The filings are part of an effort to overturn a federal judge’s protective order withholding the bulk of the government’s evidence from the public in the high-profile case.
Attorney Maggie McLetchie — who represents the Review-Journal, Battle Born Media and The Associated Press — previously has lodged objections to the protective order signed last month by U.S. Magistrate Judge Peggy Leen, calling it too broad and a blow to transparency.
The order prohibits defense teams for all 17 defendants from publicly disclosing grand jury transcripts, FBI and police reports, witness statements and other documents the government collected during its investigation into the April 2014 armed standoff between Bundy family forces and law enforcement.
Leen issued the order without a public hearing and in the face of opposition by most of the defendants, including Bunkerville rancher Cliven Bundy and his four sons, and the news organizations represented by McLetchie.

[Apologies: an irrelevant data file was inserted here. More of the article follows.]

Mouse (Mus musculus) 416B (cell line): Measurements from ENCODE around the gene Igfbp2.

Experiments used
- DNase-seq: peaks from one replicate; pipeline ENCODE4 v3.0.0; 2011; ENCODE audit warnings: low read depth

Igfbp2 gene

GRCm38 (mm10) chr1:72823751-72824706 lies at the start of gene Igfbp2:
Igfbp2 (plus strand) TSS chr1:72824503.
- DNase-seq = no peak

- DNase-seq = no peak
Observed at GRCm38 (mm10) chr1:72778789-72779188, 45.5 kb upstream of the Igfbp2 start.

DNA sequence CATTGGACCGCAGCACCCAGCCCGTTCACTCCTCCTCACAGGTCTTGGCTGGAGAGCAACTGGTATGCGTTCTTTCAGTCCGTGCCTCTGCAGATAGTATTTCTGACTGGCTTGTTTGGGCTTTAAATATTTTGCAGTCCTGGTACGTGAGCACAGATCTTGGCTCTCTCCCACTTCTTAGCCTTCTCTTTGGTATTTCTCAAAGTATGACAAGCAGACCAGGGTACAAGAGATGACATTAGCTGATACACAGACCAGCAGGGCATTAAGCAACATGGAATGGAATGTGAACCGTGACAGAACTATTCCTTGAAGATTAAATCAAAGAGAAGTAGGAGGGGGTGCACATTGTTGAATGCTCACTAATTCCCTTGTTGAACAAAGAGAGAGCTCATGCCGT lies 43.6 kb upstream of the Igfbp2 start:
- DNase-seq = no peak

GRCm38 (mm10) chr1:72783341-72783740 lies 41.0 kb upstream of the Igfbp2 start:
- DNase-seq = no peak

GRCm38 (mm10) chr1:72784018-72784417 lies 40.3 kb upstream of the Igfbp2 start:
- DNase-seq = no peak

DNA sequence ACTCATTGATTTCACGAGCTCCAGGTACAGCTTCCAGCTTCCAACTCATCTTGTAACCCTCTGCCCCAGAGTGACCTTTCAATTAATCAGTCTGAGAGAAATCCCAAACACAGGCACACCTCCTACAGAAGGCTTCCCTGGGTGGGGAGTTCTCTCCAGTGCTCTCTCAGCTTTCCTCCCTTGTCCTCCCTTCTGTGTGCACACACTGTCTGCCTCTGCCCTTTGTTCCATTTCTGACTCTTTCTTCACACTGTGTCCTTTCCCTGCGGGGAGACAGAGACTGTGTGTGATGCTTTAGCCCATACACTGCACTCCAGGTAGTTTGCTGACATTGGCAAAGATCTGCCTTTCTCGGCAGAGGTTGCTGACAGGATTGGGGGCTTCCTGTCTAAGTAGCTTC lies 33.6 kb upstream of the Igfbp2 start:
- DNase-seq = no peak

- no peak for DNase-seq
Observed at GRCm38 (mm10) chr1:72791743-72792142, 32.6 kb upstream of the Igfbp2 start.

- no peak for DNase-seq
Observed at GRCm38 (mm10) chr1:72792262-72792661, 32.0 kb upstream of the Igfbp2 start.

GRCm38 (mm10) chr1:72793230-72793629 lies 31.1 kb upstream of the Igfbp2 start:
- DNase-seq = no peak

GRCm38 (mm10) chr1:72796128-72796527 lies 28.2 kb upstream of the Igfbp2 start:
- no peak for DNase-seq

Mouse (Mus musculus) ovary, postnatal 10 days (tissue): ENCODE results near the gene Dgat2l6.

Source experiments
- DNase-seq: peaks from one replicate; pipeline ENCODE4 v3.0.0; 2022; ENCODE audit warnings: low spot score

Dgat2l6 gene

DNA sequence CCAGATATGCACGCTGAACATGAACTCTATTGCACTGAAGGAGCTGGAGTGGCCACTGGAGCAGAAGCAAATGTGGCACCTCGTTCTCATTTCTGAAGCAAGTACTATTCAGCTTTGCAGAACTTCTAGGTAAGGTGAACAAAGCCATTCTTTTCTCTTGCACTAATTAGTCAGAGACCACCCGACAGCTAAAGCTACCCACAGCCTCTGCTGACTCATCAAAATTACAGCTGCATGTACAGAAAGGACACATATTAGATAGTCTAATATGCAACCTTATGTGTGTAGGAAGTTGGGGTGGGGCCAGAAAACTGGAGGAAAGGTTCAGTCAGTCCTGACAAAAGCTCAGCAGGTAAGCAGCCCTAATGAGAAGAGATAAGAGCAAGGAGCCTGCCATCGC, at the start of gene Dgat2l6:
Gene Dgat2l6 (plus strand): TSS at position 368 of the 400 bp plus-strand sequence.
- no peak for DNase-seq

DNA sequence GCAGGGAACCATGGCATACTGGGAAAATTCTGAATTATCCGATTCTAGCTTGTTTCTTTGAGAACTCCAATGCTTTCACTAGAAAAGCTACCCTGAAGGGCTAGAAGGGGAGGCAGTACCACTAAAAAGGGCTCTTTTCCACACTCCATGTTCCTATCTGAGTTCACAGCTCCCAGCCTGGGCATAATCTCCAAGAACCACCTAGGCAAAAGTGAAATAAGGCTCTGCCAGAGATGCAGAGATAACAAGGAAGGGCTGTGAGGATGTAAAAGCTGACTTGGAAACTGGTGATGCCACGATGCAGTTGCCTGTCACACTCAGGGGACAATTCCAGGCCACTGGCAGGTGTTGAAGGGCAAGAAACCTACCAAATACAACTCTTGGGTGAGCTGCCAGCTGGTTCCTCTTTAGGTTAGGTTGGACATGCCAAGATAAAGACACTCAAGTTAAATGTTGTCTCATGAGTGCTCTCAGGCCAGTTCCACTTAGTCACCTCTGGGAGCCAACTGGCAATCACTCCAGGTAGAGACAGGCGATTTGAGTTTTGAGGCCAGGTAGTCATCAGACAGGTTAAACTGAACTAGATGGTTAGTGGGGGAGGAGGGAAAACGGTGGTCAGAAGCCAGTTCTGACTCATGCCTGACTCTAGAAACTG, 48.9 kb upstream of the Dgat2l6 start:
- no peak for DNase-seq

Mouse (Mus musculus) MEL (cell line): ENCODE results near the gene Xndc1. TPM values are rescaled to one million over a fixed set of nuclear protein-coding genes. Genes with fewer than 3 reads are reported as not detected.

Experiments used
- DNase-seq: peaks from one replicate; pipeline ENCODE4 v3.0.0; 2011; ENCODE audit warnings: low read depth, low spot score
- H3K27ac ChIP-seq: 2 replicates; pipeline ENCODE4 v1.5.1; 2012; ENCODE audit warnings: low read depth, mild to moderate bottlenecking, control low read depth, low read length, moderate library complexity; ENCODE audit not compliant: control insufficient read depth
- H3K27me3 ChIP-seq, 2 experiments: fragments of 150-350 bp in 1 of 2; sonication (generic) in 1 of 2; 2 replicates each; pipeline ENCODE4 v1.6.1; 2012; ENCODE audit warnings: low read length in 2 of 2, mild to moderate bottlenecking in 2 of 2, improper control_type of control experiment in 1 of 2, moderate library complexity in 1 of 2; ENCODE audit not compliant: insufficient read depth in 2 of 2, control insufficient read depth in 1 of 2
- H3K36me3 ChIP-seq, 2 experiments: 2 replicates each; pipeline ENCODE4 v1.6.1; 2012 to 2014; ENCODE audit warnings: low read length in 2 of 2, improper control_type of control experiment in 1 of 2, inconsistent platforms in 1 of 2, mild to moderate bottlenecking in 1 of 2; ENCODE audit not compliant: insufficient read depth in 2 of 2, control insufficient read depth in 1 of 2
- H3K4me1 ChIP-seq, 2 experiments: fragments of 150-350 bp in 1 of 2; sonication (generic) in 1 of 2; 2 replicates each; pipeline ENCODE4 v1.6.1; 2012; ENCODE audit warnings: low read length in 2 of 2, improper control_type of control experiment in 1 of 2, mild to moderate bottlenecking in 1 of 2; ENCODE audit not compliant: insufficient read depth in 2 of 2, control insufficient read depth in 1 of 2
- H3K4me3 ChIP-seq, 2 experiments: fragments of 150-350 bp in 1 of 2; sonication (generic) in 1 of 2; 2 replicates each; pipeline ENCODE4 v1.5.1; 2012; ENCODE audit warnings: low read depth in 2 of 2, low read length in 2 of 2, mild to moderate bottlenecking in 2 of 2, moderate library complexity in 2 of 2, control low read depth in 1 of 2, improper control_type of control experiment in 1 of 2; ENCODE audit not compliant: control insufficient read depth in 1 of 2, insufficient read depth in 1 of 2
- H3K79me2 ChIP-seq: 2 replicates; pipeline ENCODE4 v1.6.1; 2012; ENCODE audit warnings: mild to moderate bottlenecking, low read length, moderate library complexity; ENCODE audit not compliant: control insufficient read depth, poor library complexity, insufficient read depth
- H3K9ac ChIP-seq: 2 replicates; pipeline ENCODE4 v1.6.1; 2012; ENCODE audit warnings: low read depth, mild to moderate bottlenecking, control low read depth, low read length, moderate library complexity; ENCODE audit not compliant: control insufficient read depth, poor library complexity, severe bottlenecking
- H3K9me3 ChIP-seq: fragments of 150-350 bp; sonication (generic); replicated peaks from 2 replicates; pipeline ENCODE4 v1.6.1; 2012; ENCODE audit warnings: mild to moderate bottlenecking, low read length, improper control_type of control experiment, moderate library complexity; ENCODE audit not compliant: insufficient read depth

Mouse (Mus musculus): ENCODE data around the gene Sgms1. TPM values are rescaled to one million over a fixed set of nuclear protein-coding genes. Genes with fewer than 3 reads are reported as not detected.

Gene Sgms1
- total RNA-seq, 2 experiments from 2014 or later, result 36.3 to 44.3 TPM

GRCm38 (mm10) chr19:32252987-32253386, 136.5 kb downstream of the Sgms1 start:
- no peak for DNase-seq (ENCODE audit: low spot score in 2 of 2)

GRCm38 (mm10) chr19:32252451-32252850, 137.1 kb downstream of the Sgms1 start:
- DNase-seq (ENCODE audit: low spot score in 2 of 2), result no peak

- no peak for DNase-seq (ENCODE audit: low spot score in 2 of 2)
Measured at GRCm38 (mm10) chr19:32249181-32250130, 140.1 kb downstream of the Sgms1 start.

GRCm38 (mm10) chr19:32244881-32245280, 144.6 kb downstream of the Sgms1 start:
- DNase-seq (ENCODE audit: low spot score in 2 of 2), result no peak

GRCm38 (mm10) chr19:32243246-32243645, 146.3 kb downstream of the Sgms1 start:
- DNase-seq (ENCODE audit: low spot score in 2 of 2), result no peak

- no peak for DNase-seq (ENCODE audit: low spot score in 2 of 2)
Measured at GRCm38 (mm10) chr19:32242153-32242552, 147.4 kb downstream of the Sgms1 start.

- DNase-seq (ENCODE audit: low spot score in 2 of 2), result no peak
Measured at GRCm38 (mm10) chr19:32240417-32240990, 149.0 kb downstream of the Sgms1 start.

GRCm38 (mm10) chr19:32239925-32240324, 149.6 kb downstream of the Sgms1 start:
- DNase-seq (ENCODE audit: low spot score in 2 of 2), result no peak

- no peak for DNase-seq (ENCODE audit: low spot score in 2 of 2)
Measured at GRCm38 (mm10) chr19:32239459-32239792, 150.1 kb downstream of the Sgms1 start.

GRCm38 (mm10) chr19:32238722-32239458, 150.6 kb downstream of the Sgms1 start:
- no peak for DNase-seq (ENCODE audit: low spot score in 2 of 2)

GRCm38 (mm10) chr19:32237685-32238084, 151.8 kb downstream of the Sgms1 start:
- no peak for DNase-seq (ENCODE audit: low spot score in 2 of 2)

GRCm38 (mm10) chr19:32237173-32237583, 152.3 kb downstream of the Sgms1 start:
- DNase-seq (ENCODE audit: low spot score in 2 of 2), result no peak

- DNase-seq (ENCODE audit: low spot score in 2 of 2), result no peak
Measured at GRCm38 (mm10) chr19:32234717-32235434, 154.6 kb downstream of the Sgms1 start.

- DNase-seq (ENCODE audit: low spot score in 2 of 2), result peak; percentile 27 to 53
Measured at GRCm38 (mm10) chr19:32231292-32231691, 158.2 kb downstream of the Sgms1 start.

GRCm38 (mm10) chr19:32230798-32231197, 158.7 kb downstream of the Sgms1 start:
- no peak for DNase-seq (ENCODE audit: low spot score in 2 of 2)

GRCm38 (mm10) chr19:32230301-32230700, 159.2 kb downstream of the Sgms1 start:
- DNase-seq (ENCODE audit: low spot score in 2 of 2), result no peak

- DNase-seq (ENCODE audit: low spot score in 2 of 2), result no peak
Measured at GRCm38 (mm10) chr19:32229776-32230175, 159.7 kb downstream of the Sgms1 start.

“The government has made a sufficient threshold showing of actual and potential threats, intimidation and harassment to victims, witnesses and law enforcement officers to show good cause for a protective order restricting dissemination of pretrial discovery,” Leen wrote.
Federal prosecutors filed court papers last week supporting Leen’s decision, arguing she followed proper legal standards.
But in court papers Monday, McLetchie argued that the government’s biggest fear in keeping its evidence confidential is public criticism.
“Mere dislike of speech critical of the government can never constitute good cause,” McLetchie wrote.
The 17 defendants are charged with conspiring to assault Bureau of Land Management agents on April 12, 2014, and take back impounded Bundy cattle that had been grazing on federal land.
They are to stand trial Feb. 6 before Chief U.S. District Judge Gloria Navarro.
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